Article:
I don't know. I just don't agree with how he presents his arguments sometimes, especially on the band's twitter feed. If he's going to behave the way he does sometimes he should make his own account. It reflects poorly on the band as a whole. I doubt any of them give a crap about it and would just as soon tell me to piss off.

Their new album is f*cking amazing.
 

thedroid

Member
Messages
3,071
Is this your way of saying that Katy Perry and Lady Gaga are making more money than Grizzly Bear but that Grizzly Bear's music has more merit?
I'm saying that the reason they are a thousand times more successful -- or whatever -- is not because their music is a thousand times better.
 

2HBStrat

Senior Member
Messages
41,223
I'm saying that the reason they are a thousand times more successful -- or whatever -- is not because their music is a thousand times better.
I can't argue that. Maybe Katy Perry and Lady Gaga write (or pick) songs to record that resonate with 1000x the people that Grizzly Bear does?
 

thedroid

Member
Messages
3,071
I can't argue that. Maybe Katy Perry and Lady Gaga write (or pick) songs to record that resonate with 1000x the people that Grizzly Bear does?
One of the things the article touched on is that an artist can only get so big without radio airplay. Until GB gets the similar radio airplay to Katy Perry and Lady Gaga, your thesis can't be tested.

R.E.M. was in about the same place as GB when MTV first started playing them. Now they've sold 85 million records. I saw the Red Hot Chili Peppers in a small club in 1988, and if you'd bet me they would go on to sell 70 million records, I would have laughed.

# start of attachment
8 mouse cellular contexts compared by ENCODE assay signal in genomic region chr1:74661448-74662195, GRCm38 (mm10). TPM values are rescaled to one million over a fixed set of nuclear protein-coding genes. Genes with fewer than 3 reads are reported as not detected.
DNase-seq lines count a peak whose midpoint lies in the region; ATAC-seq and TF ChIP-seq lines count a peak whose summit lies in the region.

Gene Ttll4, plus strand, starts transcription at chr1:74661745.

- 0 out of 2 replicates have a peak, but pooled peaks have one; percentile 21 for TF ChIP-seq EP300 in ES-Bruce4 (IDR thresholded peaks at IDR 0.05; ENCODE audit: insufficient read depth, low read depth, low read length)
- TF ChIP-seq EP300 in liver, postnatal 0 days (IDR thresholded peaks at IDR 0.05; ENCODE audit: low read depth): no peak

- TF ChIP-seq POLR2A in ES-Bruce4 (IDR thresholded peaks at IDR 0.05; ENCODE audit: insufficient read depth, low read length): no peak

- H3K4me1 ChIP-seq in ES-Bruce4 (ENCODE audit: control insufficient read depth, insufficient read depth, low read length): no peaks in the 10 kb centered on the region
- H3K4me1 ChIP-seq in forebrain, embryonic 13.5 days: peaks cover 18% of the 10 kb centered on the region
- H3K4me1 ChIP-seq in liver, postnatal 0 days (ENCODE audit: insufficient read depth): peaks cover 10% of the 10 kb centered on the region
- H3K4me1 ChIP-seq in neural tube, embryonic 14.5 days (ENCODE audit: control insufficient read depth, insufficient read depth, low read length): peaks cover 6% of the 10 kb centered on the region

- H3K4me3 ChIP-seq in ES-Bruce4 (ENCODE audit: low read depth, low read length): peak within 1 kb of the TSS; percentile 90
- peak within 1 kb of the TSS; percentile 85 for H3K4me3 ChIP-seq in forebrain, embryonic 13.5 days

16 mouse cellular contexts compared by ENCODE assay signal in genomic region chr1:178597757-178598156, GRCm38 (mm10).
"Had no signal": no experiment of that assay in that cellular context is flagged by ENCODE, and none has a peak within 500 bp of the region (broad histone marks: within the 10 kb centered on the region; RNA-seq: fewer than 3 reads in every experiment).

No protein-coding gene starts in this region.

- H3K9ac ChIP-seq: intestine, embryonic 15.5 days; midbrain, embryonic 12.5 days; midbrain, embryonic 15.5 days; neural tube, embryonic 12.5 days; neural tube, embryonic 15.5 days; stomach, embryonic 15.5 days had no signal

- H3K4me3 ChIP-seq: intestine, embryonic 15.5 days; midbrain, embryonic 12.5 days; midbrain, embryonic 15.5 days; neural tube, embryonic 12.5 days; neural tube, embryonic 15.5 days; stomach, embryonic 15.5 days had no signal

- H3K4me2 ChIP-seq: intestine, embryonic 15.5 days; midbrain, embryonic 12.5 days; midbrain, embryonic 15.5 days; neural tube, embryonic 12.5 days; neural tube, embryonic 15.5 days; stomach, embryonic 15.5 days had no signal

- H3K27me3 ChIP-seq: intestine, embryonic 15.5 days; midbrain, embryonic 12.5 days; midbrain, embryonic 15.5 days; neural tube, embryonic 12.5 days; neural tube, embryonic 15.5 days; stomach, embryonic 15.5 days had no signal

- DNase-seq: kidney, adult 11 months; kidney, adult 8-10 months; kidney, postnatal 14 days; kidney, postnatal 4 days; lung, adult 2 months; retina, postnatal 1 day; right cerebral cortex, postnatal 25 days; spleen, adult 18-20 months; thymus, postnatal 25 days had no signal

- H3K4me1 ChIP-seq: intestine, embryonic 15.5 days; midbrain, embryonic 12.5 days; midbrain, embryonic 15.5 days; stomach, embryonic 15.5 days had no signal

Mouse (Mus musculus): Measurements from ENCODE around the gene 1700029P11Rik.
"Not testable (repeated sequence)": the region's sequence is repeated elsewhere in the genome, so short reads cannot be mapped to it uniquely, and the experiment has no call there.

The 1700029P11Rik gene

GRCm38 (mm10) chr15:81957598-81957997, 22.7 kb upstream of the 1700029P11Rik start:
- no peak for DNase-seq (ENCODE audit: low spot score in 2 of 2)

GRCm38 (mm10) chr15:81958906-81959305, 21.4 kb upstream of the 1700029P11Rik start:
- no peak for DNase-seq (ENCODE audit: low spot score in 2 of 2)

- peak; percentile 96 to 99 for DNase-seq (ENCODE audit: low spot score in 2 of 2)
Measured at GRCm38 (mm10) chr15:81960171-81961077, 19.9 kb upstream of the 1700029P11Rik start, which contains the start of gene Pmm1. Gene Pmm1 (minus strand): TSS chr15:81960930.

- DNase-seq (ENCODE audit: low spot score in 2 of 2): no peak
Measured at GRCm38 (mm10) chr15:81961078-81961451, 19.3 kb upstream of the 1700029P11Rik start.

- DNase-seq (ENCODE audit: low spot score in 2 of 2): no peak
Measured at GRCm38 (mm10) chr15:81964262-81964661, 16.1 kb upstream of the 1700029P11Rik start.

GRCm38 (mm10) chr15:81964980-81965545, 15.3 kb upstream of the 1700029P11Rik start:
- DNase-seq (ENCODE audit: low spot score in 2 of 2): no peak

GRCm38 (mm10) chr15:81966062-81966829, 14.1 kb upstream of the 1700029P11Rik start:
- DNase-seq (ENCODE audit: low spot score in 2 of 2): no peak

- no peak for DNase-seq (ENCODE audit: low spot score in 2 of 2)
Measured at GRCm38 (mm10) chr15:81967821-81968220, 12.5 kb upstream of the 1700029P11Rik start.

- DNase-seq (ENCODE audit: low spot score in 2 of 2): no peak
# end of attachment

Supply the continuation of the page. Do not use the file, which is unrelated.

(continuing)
Lady Gaga will probably beat them both in the long run, but Katy Perry is lagging pretty far behind. The public's tastes are hard to predict.
 

VicAjax

Male Supermodel
Gold Supporting Member
Messages
7,560
One of the things the article touched on is that an artist can only get so big without radio airplay. Until GB gets the similar radio airplay to Katy Perry and Lady Gaga, your thesis can't be tested.

R.E.M. was in about the same place as GB when MTV first started playing them. Now they've sold 85 million records. I saw the Red Hot Chili Peppers in a small club in 1988, and if you'd bet me they would go on to sell 70 million records, I would have laughed.

Lady Gaga will probably beat them both in the long run, but Katy Perry is lagging pretty far behind. The public's tastes are hard to predict.
it's worth adding that both R.E.M. and RHCP altered their sounds significantly before making it big.
 

thedroid

Member
Messages
3,071
it's worth adding that both R.E.M. and RHCP altered their sounds significantly before making it big.
I don't think either band made typical pop music or followed an established formula for selling records.

My point is that a band needs radio airplay to progress beyond a certain point, and it's hard to predict what will happen when an outside-the-box band gets that airplay.